Stanley Everard STEPHENS

Stanley Everard STEPHENS

Stanley Everard Stephens (Photograph courtesy of M. Stephens)

Stanley Everard Stephens (Photograph courtesy of M. Stephens)

Per his military service record (regimental no. 6320), Stanley Everard Stephens was born at Melbourne, Victoria. He gave his age as 24 years and 11 months, his marital status as single, and his occupation as journalist. His description on his medical was height 5 feet 7 inches tall, weight 136 lbs., with a fair complexion, brown eyes, and brown hair. His religious denomination was Church of England. He claimed to have previous military service with the Naval Reserve and the New Guinea Expeditionary Force. He completed his medical on the 9th October 1915 at Gilgandra (the day before the commencement of the Coo-ee March), and was attested by Captain Nicholas at Gilgandra on the 9th October 1915.

Stanley Stephens joined the Coo-ee March as both a recruit, and as a special reporter to The Farmer and Settler, of which his father Harry J. Stephens was the editor.

On the march he was given the rank of Acting Sergeant, and was appointed Secretary of the travelling committee of control appointed for the Coo-ee March at Stuart Town, with Major Wynne as chairman, Captain Hitchen, Q.M.S. Lee, and Mr H. T. Blacket, during a visit by A. H. Miller (Secretary), and C. H. Richards and P. J. MacManus, from the Gilgandra Recruiting Committee.[1] In this role he assisted with the day to day running of the march, and maintained the accounts.[2]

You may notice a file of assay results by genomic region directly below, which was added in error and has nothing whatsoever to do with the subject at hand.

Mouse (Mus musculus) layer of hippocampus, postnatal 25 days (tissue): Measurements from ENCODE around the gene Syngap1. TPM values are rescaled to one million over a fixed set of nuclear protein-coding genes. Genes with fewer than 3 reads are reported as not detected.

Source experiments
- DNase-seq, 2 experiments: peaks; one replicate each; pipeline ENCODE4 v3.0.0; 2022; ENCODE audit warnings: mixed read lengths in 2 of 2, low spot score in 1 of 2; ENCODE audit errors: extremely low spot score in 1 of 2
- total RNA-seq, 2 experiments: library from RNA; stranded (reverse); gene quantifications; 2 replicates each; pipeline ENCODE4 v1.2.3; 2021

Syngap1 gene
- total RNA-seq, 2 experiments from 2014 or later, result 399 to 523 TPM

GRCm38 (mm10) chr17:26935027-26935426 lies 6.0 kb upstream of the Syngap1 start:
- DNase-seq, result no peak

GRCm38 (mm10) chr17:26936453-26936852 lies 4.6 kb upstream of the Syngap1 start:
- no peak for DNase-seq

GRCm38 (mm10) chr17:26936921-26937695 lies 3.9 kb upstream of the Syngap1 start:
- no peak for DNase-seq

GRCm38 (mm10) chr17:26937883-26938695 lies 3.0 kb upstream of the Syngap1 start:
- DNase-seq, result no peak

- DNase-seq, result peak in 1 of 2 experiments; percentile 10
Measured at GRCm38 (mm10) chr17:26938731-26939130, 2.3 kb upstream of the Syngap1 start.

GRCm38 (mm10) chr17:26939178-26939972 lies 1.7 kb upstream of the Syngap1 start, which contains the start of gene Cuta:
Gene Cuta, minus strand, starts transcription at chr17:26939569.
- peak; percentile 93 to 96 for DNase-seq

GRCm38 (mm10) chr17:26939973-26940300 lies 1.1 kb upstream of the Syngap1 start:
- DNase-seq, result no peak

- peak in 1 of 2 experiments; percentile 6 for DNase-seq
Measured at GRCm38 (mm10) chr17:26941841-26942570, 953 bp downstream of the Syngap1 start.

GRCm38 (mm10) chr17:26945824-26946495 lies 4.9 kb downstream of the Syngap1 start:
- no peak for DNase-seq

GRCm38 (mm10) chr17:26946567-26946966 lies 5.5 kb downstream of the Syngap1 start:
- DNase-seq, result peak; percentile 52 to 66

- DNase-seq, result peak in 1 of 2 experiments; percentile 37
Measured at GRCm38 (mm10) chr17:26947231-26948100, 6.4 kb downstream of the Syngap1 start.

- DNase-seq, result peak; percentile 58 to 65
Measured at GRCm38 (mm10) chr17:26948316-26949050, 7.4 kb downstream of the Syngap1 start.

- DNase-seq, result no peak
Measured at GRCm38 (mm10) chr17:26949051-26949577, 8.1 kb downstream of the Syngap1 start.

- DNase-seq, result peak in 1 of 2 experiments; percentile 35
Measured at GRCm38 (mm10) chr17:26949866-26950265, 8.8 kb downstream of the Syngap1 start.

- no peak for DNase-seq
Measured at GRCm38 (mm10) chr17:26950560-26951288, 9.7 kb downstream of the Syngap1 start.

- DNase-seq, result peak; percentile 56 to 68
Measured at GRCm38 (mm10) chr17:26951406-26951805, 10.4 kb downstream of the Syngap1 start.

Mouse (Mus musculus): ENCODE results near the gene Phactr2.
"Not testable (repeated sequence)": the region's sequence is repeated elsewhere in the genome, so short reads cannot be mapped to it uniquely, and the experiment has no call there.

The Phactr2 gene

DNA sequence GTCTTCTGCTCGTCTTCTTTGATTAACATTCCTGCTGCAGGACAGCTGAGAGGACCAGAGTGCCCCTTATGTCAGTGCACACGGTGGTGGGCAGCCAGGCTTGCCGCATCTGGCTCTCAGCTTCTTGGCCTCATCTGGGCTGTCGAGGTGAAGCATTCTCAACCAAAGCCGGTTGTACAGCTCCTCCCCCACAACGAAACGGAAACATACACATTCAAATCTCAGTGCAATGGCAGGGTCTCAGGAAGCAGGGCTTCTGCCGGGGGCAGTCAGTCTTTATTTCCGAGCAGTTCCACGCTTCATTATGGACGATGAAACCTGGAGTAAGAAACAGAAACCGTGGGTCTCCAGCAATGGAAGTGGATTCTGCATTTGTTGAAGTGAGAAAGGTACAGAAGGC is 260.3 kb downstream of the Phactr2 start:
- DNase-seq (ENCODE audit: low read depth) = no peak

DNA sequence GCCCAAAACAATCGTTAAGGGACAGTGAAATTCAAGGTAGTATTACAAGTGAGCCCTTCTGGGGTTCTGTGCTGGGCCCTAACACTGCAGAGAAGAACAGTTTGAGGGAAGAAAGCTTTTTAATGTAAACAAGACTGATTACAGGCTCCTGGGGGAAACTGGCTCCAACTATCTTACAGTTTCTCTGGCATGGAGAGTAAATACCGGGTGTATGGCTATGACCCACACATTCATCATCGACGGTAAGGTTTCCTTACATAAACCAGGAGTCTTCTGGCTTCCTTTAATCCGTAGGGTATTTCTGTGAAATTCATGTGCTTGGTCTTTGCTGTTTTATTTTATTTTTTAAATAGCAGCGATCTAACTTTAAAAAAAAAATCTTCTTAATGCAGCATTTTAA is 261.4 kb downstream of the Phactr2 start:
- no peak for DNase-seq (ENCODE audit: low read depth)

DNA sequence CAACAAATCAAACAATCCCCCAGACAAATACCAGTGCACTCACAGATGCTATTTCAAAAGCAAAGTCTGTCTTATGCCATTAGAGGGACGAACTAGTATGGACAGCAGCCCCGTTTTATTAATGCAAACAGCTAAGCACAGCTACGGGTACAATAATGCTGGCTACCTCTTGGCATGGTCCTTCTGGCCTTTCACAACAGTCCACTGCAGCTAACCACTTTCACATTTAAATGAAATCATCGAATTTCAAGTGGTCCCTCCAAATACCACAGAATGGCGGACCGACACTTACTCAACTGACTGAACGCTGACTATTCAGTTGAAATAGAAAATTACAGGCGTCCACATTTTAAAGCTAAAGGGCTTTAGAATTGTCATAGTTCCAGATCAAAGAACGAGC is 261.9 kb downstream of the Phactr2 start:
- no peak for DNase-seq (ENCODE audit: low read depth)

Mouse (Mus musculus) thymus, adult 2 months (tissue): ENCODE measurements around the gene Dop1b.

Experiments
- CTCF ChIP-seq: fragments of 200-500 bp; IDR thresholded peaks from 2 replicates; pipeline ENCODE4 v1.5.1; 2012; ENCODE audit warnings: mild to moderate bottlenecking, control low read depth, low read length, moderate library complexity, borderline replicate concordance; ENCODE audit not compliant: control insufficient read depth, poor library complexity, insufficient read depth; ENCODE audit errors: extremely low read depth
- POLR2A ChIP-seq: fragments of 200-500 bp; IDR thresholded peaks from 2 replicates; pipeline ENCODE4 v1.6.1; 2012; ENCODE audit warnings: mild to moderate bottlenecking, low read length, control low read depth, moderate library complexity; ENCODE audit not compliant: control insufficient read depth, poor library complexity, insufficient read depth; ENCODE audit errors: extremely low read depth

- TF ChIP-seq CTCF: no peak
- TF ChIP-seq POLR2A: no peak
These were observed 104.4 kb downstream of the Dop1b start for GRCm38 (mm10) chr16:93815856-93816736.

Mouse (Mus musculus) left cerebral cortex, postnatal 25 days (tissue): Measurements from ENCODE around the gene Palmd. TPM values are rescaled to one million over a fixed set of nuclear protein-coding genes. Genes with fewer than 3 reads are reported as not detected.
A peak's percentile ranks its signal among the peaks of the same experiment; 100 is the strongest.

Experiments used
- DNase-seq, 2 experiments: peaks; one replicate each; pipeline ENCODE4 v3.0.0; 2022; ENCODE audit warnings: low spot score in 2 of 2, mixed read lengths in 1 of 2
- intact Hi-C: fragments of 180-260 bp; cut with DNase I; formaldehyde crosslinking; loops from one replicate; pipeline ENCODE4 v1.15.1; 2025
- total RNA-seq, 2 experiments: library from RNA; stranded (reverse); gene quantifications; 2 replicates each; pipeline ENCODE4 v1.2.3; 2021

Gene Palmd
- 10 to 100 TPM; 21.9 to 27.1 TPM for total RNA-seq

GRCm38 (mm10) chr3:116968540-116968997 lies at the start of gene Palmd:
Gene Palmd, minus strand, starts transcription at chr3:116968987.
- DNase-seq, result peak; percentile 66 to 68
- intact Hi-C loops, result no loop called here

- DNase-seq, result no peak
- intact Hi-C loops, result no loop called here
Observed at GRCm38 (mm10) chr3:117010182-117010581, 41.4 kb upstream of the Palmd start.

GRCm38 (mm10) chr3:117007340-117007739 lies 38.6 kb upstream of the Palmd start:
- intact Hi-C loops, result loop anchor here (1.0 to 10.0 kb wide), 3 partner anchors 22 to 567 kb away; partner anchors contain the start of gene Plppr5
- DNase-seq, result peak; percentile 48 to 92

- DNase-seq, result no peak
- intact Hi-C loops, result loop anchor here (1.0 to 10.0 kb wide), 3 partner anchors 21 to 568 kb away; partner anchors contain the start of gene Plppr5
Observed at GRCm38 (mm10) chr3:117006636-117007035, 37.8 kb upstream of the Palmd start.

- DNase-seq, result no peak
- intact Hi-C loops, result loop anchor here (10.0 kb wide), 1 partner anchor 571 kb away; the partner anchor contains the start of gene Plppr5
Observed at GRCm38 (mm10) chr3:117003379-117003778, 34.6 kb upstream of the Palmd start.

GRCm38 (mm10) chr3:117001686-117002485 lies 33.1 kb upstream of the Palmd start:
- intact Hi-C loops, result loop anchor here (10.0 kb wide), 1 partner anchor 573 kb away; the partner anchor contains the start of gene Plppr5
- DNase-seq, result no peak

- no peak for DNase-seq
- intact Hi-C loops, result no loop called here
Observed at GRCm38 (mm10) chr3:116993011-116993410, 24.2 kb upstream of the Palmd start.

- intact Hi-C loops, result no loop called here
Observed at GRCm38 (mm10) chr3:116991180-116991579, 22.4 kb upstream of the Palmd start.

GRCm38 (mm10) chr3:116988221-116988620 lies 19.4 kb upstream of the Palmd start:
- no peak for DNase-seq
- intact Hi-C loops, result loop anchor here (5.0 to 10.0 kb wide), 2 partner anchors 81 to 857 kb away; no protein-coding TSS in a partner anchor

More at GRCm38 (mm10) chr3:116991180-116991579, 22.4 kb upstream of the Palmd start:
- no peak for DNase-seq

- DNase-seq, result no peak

After completing the march he went to Liverpool Camp as reinforcement for the 13th Battalion. He was made Acting Company Sergeant Major on 16th November 2015.

On 7th February 1916 Acting Company Sergeant Major Stephens was sent to the Depot School for NCO’s, then on 18th March 1916 he was sent to the Officer School at Duntroon.

His father Harry Stephens wrote in a letter to A. H. Miller (Secretary of the Gilgandra Recruiting Committee) dated 9th March 1916 (the day after most of the Coo-ees embarked for Egypt on the HMAT A15 Star of England) : ‘Stan is now at the officers’ school, which this week is at the show ground, Sydney, but next week should be at Duntroon. The Coo-ees sailed on Wednesday morning. They spent the previous night at the show ground and Stan was with them right through and saw them off. He would have liked to go with them, but I thought he ought not to miss the greater opportunity offered in the officers’ school. He speaks of them as the finest of all the reinforcements that were reviewed the other afternoon. They have done well so far, and there need be no doubt of the record they will put up when they join the 13th. in Egypt – one of the battalions that has done excellently in the Gallipoli fighting.’[3]